I’ve always been interested in education. When I lived in Missouri, I was on the education committee for Quail Forever and for the University’s raptor rehabilitation center. We would take our ambassador birds and go to events and teach the audience things like what a turkey vulture is and what they look like up close and what makes them special and why we should care about them. We’ve all seen turkey vultures, but they’re normally way up in the sky. Seeing a turkey vulture three feet away from you – that changes everything.

When I moved to Massachusetts, I was a technician for the Smithsonian Neighborhood Nest Watch, which is a community science program. That was my first experience with community science, and I just fell in love with the concept. I was a scientist, but I was also an educator. Going to people’s backyards, banding birds, and having a small audience who could bombard me with all these questions and see the process of how I was catching a bird, why I was banding a bird, why it was important that I weighed the bird, what I was learning from it. Showing a 5-year-old kid how to hold their hands up a certain way so I could place the bird on their hand and watch their reaction when the bird took off – it was rewarding.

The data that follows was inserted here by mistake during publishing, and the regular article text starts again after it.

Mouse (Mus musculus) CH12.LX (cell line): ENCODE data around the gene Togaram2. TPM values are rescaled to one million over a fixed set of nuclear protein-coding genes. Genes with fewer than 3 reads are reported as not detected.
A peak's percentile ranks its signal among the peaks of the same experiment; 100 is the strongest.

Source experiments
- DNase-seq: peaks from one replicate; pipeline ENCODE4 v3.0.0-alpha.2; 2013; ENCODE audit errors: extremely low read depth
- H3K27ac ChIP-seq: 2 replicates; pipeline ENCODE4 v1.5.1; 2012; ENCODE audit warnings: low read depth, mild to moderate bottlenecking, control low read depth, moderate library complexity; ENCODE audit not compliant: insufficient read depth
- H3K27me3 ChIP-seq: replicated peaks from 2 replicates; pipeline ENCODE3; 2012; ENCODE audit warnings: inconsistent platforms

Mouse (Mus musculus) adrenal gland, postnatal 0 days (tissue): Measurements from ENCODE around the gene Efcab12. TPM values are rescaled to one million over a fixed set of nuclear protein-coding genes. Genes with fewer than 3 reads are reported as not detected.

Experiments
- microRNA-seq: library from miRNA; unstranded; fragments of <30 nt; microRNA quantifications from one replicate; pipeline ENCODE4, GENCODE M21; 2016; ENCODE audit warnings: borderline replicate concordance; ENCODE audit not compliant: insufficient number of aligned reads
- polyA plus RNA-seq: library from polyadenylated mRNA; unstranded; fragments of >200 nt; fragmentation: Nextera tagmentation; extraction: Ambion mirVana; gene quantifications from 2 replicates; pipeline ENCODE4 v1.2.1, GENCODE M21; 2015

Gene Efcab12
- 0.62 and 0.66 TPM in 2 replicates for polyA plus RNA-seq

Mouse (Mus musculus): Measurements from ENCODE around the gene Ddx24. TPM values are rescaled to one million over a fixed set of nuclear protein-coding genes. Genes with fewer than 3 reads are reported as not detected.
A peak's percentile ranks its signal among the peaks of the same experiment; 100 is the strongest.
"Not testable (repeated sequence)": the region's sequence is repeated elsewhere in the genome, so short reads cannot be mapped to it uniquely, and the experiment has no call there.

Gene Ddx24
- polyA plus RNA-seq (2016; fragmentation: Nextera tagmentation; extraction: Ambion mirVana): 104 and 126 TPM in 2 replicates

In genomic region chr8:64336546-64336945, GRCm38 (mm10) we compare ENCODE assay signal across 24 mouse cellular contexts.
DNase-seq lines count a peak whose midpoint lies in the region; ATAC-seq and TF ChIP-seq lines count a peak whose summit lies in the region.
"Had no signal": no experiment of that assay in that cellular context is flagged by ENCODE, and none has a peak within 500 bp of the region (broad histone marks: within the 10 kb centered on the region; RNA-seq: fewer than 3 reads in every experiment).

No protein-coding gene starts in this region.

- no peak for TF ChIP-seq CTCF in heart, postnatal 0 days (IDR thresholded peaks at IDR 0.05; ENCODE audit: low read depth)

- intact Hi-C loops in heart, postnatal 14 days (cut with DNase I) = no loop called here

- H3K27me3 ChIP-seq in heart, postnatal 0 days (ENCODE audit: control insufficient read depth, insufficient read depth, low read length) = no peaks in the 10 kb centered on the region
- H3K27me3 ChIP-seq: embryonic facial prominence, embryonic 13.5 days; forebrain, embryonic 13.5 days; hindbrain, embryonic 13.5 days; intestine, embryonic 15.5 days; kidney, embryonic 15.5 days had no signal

I’ve been a falconer since 2017. While at the University of Missouri, I volunteered at the raptor rehabilitation center as part of the education committee. We would go to local events and bring our ambassador birds. At one of these events, I met a falconer. I was always under the impression that falconry was for people with expendable income, but when I learned that a lot of the gear and equipment can be made and it didn’t cost as much as I thought, I started the application process.

Working and caring for a falcon is difficult but rewarding and I wouldn’t change it. The biggest challenge is remembering they are not pets. My schedule revolves around the bird. I have to make sure that I have time, at least five times a week, to go out and fly him. I have to know his metabolic rate and know how much he weighs at all times. The bond I build with these birds is incredibly special and I am grateful that I am able to do so. I use Instagram to show people what falconry is all about for me and what goes on behind the scenes.

This content was originally published here.